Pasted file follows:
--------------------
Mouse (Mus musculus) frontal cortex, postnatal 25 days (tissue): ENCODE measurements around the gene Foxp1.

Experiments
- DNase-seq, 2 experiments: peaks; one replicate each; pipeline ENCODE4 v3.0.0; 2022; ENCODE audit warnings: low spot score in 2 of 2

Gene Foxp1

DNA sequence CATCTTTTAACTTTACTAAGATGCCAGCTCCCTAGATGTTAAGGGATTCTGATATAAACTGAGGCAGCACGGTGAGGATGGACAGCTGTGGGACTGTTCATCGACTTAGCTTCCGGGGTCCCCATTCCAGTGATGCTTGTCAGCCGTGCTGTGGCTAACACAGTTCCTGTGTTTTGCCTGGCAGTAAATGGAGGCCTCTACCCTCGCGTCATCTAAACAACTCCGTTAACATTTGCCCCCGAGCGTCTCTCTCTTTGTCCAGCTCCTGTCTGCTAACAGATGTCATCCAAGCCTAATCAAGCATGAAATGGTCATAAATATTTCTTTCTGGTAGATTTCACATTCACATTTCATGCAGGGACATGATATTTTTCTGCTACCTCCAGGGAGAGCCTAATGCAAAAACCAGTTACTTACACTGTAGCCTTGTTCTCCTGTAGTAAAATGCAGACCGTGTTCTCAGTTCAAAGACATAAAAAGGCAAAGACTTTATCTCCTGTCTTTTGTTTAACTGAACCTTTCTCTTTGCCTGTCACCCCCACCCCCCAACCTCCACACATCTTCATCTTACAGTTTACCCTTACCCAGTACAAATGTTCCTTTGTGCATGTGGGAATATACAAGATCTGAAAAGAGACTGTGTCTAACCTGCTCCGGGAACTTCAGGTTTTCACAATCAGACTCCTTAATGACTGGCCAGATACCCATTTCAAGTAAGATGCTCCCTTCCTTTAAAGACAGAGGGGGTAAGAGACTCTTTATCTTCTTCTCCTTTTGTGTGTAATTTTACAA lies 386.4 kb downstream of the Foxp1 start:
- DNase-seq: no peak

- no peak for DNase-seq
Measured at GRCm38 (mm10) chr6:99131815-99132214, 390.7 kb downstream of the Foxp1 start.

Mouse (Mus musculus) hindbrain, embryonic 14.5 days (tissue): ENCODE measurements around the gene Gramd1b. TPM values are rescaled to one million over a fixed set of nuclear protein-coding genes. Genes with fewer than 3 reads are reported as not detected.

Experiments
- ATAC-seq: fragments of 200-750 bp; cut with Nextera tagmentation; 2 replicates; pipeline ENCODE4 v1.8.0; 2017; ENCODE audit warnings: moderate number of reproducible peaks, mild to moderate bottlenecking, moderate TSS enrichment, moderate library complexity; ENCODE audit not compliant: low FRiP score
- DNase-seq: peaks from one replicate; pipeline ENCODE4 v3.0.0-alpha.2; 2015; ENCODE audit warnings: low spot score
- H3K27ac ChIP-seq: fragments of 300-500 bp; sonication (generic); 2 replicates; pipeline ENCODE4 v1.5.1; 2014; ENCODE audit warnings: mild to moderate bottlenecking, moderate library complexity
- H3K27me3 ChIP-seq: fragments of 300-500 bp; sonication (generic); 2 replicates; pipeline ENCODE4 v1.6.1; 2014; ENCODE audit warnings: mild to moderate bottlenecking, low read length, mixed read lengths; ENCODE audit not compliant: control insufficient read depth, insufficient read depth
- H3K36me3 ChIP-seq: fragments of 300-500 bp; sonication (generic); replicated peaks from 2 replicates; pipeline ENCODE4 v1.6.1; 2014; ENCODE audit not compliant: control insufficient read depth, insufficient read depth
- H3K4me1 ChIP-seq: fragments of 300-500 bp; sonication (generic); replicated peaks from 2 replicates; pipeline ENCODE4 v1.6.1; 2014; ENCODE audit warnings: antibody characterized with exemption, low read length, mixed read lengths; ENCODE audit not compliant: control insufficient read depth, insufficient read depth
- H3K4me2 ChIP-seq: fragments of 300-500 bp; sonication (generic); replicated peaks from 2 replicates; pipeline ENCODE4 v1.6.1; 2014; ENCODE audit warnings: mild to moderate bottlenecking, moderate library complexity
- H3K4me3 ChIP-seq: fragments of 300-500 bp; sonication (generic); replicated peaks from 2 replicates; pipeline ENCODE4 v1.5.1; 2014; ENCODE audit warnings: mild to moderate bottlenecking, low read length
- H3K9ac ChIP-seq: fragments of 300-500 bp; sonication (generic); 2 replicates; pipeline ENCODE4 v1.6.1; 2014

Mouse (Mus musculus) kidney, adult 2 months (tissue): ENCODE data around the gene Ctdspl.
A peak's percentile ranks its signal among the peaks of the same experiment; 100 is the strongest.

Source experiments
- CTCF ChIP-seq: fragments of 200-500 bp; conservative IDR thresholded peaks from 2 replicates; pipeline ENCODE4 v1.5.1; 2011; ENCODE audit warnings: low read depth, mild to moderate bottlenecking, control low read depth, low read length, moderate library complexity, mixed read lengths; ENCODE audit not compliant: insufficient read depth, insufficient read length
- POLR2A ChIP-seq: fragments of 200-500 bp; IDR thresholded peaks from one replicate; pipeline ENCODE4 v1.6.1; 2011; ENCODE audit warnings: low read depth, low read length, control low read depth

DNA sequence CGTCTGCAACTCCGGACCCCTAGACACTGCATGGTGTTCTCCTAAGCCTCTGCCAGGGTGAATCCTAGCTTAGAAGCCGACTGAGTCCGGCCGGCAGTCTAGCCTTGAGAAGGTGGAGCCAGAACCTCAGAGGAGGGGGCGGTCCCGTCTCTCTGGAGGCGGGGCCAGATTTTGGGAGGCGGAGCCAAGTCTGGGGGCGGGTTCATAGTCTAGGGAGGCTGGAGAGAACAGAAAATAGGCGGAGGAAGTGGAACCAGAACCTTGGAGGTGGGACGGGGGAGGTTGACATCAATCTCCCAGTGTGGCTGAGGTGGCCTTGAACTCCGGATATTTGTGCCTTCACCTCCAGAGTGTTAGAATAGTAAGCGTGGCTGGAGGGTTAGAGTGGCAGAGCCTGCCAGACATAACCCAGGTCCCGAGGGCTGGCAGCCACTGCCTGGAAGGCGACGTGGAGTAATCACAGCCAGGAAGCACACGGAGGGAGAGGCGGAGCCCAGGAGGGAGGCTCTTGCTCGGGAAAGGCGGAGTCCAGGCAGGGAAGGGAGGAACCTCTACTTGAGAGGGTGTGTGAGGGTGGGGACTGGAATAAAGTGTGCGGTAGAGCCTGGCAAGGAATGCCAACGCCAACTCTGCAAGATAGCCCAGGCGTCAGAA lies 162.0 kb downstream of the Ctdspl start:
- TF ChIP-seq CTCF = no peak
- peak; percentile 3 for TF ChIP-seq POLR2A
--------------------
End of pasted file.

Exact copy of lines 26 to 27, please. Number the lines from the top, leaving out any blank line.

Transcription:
- TF ChIP-seq CTCF = no peak
- peak; percentile 3 for TF ChIP-seq POLR2A